by Kevin Klombies, Senior Analyst,

One of the more interesting twists that the markets throw at investors revolves around the impact from changes in interest rates. We argued last week, for example, that commodity prices tend to lag the bond market by two years. We have also noted on occasion that each recession since 1968 has been preceded by an inverted yield curve (i.e. short-term yields higher than long-term yields) so when the yield curve turned negative in the second half of 2006 it was inevitable that economic growth would eventually slow.

If you take a hammer and give yourself a good smack on the kneecap there is a good chance that your brain will connect the action with the resulting very sharp pain. The learned lesson is… if you hit your self with a hammer it is going to hurt. Fair enough.

Now consider what would happen if you hit yourself with a hammer and the pain did not show up for a month. Chances are you would be surprised and confused and wouldn’t associate the cause with the effect. That is what the markets do when they work with a lag. The tightening of credit conditions that led to an inverted yield curve slowed economic growth- as was intended- but since the yield curve has been steepening for the past 18 months investors tend to believe that today’s pain came right out of thin air. Investors also tend to forget that a wide open yield curve- as is the case at present- is the monetary equivalent to the gas pedal held flat to the mat.

Will economic activity slow further? We imagine so but keep in mind that the equity markets turn higher months before the economy hits bottom and typically a full year before corporate earnings finally swing higher.

Quickly… at right we show two charts of the U.S. Dollar Index (DXY) futures and the S&P 500 Index. The top chart is from late 1999 into early 2004 while the lower chart is from the current time frame.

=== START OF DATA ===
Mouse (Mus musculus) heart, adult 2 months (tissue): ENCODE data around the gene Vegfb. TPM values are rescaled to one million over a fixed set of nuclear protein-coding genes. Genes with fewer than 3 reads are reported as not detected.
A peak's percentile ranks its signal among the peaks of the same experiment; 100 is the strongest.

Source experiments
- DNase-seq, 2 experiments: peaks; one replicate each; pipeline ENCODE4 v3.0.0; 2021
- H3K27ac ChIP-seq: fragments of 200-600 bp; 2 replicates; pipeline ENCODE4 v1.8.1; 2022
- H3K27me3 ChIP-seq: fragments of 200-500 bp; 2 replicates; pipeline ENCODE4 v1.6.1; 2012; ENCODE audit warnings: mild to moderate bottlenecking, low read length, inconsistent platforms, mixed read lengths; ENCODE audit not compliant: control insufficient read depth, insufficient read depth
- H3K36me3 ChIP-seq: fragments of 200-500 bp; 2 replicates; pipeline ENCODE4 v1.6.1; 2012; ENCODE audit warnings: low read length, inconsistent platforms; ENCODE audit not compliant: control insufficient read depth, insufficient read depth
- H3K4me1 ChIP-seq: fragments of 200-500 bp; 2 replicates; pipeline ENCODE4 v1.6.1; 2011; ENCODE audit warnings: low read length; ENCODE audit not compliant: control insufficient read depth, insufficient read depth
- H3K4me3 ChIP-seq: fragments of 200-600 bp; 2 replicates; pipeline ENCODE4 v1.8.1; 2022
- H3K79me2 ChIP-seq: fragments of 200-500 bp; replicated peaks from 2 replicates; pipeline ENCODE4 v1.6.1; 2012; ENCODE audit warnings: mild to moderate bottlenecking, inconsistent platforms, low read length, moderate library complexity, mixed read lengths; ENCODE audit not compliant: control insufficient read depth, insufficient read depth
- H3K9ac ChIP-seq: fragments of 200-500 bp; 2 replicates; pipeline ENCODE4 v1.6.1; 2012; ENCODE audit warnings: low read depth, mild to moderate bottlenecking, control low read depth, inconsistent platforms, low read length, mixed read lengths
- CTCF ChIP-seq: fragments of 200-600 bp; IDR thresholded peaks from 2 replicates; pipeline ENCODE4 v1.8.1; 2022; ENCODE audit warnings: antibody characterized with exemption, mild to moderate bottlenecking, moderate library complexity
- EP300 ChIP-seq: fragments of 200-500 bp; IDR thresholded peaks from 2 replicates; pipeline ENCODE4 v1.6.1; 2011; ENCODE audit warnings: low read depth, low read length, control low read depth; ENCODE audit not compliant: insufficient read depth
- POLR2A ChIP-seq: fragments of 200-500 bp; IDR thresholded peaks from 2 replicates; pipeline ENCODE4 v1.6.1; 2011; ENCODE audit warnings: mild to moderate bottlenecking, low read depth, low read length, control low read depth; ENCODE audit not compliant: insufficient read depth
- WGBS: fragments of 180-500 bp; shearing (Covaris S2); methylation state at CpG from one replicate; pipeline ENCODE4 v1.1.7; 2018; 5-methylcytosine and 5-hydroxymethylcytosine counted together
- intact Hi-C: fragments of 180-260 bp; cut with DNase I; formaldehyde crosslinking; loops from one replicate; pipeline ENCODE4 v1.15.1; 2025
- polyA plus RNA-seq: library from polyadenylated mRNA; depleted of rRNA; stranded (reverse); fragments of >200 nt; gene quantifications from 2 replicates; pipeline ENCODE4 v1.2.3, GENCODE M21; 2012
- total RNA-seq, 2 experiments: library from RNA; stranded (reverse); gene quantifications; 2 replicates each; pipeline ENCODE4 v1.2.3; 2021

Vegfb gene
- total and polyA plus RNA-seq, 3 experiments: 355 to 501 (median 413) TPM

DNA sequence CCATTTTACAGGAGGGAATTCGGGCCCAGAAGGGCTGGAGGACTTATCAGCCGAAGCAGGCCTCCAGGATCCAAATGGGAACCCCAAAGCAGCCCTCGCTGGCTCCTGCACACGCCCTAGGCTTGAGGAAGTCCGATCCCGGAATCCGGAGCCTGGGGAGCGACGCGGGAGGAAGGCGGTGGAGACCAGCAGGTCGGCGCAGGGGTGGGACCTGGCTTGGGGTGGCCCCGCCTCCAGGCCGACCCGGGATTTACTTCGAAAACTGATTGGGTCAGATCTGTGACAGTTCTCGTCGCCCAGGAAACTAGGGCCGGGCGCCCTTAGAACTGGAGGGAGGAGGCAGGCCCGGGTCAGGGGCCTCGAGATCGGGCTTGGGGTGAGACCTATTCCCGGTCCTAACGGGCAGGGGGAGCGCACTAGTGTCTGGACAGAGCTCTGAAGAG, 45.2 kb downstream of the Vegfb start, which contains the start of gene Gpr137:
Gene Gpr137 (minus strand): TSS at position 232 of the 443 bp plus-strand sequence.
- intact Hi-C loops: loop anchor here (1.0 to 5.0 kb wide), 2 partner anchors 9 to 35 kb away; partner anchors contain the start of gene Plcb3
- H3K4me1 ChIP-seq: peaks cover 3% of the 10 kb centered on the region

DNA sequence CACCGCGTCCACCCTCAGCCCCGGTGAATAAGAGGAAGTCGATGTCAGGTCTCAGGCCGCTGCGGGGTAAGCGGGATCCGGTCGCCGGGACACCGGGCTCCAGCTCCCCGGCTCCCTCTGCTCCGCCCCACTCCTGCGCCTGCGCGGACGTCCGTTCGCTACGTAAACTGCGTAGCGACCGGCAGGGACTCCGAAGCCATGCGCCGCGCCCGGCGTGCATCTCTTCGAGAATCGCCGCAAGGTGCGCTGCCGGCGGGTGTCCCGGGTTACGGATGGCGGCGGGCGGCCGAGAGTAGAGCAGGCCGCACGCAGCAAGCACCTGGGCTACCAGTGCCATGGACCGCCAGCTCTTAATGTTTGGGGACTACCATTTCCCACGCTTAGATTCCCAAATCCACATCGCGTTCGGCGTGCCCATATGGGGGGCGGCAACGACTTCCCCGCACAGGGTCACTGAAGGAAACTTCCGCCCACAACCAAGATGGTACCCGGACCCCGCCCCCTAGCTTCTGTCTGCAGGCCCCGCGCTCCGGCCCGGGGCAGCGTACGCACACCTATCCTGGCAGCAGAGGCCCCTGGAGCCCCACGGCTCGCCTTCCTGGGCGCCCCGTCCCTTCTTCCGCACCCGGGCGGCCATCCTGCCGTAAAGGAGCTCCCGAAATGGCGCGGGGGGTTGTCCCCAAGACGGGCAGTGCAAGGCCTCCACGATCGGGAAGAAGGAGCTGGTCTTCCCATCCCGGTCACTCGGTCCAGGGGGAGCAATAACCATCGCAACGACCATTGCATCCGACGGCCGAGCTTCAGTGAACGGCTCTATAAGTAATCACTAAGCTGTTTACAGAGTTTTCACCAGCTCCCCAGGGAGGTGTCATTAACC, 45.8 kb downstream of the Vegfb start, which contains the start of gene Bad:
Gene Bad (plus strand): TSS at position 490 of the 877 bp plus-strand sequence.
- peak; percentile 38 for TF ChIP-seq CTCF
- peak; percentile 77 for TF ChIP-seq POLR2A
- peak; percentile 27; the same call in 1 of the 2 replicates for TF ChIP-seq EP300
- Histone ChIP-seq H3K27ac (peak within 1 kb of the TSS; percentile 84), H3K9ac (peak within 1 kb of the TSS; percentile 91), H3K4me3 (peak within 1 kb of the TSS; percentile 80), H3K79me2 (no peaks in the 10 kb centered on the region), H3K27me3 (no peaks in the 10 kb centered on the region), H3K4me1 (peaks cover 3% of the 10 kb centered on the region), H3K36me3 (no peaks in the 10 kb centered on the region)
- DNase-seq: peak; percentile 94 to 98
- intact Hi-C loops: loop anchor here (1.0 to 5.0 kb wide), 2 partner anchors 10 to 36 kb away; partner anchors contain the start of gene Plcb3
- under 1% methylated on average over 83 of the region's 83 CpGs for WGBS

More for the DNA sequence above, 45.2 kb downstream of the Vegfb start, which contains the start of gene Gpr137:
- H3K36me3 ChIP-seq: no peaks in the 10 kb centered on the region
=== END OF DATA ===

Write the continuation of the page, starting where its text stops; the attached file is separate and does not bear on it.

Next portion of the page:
We have argued on occasion that the DXY has a neutral trading range between roughly 81 and 105. When it moves above the top end of the range it is ‘too high’ and this follows a cyclical trend focused on the tech and telecom sectors. When it moves below the bottom of the range it is ‘too low’ and this follows a trend focused more on commodities. When the dollar is outside the range the equity markets turn lower and remain that way until the dollar moves back to neutral. Our argument was that SPX would bottom once the dollar pushed back into the channel. Obviously the equity markets are giving our thesis a good stress test at present.



Equity/Bond Markets

We are going to take another run at an argument that we put forward in Friday’s issue. As per usual the stranger the markets on a day-to-day basis the more likely we are to show long-term relationships.

At right are two charts of Hong Kong’s Hang Seng Index and the ratio between Wal Mart (WMT) and the S&P 500 Index (SPX).

We spent quite a bit of time arguing in favor of Wal Mart through 2007. The idea was that WMT tends to outperform the SPX when energy prices and Asian growth turn lower.

On at least one occasion (that we can recall) we suggested that the cycle into 2008 might be ‘backwards’. By this we mean that crude oil prices turned lower at the start of 1997 with the Hang Seng Index bubbling up to a peak in late summer and then crashing in October while in the recent cycle the Hang Seng turned lower late last year with crude oil prices bubbling up to a peak into July.

In any event the WMT/SPX ratio turned upwards and remains upwards. Our expectation is that the negative trend for energy prices and Asian growth will extend into the middle of next year so we also expect that WMT will continue to rise relative to the broad U.S. stock market.

Below we show a chart of Amgen (AMGN) and the U.S. Dollar Index (DXY) futures.

We have shown this chart on many occasions. The idea was that the biotech theme tends to trend with the dollar. If we take this comparison literally then AMGN should be closer to 77 than 57 at present on its way back to 85 if the DXY pushes on to our target level of 92. The point? There is enough fear and loathing in the markets at present to suggest that equity prices are a good 35% ‘too low’.